Previously ADSL required a truck-roll to the customer’s premises to provide the service. Here, the technician installs a DSL line splitter at the line’s entry point and a socket for the ADSL modem. Now installs don’t need a technician to visit unless they are difficult or sophisticated setups like dealing with business phone systems or monitored security systems.
Typically, the customer installs a micro-filter or ADSL line splitter on each phone device and connects the ADSL modem-router to a socket that doesn’t have a micro-filter attached to it or connects the modem to the ADSL or DATA port of the line splitter. In most cases, we tend to use DSL line splitters rather than line filters at each phone socket. This can allow us to move the ADSL modem-router around as needed to suit different living arrangements or simply to relocate the wireless router for best performance.
Most fibre-copper next-generation broadband setups such as FTTC, FTTN or FTTB typically will implement VDSL2 but this is a different kettle of fish when it comes to provision. Here, a technician still visits the premises to put in a VDSL2 central splitter and run Ethernet-grade cable to where the VDSL2 modem-router would be installed.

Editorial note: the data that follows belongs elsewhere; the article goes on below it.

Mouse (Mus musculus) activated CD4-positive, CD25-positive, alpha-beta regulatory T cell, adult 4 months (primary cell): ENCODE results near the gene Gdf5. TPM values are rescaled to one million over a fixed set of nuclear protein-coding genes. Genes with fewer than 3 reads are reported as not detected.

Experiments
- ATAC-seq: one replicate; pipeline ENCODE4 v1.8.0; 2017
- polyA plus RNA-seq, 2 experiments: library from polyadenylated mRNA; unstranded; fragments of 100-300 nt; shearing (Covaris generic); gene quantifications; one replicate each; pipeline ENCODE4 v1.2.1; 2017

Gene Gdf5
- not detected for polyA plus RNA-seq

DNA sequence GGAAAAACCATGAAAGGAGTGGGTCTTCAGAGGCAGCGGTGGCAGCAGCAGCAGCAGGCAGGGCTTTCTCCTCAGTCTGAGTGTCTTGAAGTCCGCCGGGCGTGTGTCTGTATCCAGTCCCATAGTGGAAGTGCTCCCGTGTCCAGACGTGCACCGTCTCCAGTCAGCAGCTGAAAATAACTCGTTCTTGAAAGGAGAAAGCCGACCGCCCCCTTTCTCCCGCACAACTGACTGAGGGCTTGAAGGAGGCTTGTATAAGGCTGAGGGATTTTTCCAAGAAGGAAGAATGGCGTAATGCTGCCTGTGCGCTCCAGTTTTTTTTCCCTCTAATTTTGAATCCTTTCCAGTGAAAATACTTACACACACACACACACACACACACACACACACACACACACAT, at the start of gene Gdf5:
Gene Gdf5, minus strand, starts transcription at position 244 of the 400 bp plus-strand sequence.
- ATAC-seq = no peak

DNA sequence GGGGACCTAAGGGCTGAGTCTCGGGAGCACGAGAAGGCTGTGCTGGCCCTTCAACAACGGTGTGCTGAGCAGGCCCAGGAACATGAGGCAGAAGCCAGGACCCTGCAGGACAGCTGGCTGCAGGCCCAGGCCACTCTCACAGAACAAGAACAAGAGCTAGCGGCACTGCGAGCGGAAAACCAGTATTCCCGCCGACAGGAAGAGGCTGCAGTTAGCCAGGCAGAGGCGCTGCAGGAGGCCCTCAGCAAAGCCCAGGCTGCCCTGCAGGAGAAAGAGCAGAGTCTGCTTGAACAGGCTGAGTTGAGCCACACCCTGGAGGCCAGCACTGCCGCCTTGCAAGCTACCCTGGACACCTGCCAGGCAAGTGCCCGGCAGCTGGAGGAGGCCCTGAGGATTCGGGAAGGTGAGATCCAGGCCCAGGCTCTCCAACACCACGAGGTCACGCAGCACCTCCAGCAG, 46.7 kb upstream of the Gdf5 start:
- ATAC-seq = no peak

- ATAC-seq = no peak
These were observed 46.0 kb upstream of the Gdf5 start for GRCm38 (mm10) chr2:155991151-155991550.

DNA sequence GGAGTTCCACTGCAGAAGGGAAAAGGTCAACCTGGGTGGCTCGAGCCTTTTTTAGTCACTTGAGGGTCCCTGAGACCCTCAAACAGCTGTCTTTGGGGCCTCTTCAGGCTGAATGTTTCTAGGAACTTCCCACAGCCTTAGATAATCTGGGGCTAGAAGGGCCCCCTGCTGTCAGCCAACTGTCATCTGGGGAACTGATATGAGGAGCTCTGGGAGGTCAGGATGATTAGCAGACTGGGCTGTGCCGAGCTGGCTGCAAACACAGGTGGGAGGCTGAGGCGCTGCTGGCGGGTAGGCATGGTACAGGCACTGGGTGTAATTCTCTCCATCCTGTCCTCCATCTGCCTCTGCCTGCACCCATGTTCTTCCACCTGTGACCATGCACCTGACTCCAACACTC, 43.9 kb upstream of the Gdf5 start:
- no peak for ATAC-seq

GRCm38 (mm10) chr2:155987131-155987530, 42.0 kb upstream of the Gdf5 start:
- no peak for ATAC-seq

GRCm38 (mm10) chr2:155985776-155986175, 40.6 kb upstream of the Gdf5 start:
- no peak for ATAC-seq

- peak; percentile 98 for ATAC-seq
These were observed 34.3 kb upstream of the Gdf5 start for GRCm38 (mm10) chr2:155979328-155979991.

BT Openreach are trialing the use of selected line filters and splitters as a way of providing self-installation of VDSL2-based fibre-copper setups. They are assessing these for radio and audio interference and degradation of data throughput with the commonly-used line filters attached to existing phone equipment.
Initially, the tests will be based around professionally-installed setups, but they will move towards self-install setups. It could also then give the same level of flexibility that we have enjoyed with ADSL2 equipment.
These tests could be observed by other countries and companies interesting in deploying fibre-copper next-generation broadband that uses VDSL2 technology; but can also be used as a way of justifying these setups over fibre-to-the-premises setups.